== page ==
Monica Yeamans, Editorial assistant.
This past summer Society of St. Vincent de Paul, Northern Kentucky began a new venture to help those in need help themselves out of poverty — the new “Microloan Program – a new path out of poverty.” This new program has been successful through local SVdP chapters in other U.S. cities such as Columbus, Ohio; Lancaster, Penn.; Dallas, Texas; and Arlington, Virginia.
In partnership with Kemba Credit Union, Florence and the Butler Foundation of Northern Kentucky, SVdP Northern Kentucky can offer clients an alternative to high interest loans while also providing clients an opportunity to learn about personal finances through financial mentoring.
SVdP NKY’s low-interest loan is fully guaranteed by SVdP NKY through its microloan program. Clients are referred by a Vincentian volunteer. Loans can be used to retire an existing loan, or for help with car, medical, educational or home repair expenses.
SVdP Northern Kentucky said that its hope for the program is to empower a person who has struggled financially and affect systemic change in the NKY community.
Deacon Mike Lyman, chair of SVdP Northern Kentucky’s Microloan Committee (a committee of seven community members) said, “These loans have provided the opportunity to address immediate needs such as car repairs and retiring predatory loans. The program does more than that, though. For our neighbors, they offer the opportunity to grow in confidence and financial skills. For our Vincentians, they are blessed with the opportunity to enter into extended relationships with our neighbors, which allows them to influence lives in a substantial way. The money made available is helpful, but the hope generated and the mentoring support provided are the true riches of this program.”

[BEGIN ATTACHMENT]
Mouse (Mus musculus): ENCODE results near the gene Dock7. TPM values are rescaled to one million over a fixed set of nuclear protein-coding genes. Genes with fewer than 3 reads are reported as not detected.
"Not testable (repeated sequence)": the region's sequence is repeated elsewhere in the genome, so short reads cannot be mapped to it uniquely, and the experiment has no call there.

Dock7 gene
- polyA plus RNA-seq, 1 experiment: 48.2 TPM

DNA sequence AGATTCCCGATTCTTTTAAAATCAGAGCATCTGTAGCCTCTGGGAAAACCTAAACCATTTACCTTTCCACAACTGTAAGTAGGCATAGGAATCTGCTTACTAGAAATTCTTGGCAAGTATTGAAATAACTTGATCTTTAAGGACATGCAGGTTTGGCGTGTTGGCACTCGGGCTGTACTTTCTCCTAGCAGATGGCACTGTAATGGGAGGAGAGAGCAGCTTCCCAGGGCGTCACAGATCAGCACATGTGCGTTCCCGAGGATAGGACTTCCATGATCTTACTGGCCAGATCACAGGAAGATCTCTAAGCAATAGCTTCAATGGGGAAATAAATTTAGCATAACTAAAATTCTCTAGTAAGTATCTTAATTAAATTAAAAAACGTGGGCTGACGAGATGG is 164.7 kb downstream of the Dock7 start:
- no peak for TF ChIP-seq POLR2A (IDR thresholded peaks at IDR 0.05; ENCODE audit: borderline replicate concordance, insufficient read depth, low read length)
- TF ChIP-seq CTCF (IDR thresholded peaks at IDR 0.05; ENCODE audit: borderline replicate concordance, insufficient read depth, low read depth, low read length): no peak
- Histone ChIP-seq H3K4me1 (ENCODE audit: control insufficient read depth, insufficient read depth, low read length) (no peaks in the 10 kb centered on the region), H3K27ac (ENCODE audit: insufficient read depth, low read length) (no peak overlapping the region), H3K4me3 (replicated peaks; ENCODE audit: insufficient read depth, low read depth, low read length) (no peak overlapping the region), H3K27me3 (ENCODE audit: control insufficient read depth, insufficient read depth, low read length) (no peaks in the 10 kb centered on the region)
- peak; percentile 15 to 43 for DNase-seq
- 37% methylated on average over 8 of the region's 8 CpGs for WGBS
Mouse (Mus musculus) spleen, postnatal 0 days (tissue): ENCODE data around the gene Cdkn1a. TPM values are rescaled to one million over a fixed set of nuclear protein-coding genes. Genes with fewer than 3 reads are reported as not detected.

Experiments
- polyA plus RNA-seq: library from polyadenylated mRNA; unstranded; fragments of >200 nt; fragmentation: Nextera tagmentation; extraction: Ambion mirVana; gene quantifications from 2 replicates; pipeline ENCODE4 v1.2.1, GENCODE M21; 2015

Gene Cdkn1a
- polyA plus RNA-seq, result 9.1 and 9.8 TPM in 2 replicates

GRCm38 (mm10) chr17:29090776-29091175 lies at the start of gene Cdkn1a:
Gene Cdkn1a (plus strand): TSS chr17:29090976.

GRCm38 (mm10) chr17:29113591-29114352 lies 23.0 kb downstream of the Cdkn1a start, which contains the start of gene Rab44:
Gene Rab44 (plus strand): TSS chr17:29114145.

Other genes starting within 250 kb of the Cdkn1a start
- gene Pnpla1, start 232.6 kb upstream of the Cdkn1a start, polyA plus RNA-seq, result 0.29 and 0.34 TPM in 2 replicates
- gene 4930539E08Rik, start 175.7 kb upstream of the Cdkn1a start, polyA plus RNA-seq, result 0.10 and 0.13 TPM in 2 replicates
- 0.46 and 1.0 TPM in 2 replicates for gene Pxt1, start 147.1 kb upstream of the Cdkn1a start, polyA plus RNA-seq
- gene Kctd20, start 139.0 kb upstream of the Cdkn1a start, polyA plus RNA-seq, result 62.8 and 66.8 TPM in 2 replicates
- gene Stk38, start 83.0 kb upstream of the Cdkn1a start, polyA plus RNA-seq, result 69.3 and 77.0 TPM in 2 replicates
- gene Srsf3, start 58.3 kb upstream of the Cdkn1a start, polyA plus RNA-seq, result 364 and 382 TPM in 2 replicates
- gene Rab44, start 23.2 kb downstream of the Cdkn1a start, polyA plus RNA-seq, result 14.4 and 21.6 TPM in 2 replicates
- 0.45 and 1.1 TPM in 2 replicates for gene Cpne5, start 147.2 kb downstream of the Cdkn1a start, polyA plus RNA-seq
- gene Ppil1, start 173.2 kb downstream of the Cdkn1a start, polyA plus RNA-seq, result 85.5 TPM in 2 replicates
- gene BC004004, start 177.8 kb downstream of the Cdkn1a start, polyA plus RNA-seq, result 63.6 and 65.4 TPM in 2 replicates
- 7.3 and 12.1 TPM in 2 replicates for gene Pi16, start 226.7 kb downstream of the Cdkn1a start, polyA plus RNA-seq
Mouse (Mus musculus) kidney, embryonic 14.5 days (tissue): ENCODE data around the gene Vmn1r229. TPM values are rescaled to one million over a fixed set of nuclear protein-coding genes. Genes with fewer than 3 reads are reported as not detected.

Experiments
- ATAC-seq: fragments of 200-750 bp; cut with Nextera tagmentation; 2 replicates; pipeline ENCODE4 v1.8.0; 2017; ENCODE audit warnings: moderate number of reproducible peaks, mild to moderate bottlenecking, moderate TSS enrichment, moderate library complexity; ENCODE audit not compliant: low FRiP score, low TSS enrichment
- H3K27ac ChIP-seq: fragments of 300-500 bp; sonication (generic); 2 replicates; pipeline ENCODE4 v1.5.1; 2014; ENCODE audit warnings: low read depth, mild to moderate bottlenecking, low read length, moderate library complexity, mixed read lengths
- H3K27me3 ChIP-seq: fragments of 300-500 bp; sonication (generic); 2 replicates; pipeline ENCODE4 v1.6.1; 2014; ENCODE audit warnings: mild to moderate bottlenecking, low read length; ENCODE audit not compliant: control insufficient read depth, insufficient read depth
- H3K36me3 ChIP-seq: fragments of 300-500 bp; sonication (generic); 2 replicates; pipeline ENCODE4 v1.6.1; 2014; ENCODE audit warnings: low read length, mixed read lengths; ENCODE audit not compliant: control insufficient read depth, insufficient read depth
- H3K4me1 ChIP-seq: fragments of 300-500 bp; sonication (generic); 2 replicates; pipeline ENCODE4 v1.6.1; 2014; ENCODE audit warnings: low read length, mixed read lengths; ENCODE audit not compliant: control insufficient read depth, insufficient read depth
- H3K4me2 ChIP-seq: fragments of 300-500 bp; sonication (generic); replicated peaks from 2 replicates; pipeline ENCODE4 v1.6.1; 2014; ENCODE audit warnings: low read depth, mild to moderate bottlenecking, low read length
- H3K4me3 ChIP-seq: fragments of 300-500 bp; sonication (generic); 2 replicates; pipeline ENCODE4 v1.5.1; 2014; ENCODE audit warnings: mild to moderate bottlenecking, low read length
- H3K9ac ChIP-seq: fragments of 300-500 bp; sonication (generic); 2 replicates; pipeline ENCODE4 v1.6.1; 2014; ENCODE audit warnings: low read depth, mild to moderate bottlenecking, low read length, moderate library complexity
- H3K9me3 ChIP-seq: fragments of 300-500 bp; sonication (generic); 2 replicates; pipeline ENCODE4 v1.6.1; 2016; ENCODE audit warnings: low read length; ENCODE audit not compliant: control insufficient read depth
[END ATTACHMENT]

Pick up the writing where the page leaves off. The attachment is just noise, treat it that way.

Karen Zengel, executive director, SVdP Northern Kentucky, is an ex-officio member of the Microloan Program Committee and reports that to date SVdP Northern Kentucky has made four microloans available to clients.
“Clients have the chance to get a loan to cover other expenses that might otherwise threaten their ongoing financial stability,” Mrs. Zengel said.
The committee convenes every time someone applies for a loan. Deacon Lyman has set up a variety of trainings for the financial mentors, which is another important component of this program.
Mrs. Zengel said, “While the loan itself is a really good opportunity for someone who may not otherwise have a chance to take out a loan, the other really important component of this program is the mentoring piece. That is important on two different levels: it is important to the individual who is a borrower that we work with them to help them achieve their own personal financial goals. They may not have had any instruction or guidance on how to start a savings account or even how to open a bank account. We’re helping the borrowers build a financial skill set. The other thing is, on the part of the Vincentians, it gives them an opportunity to work with a person who really needs a commitment, to make a significant change in their lives. So it is a different kind of experience than when they have the opportunity to do home visits. It is very motivating working with a person when you know they are taking steps to improve their lives. It can be very fulfilling for our Vincentians to have those chances to work with families who make a commitment.”
<<For information visit the St. Vincent de Paul of Northern Kentucky website www.SVDPky.org.>>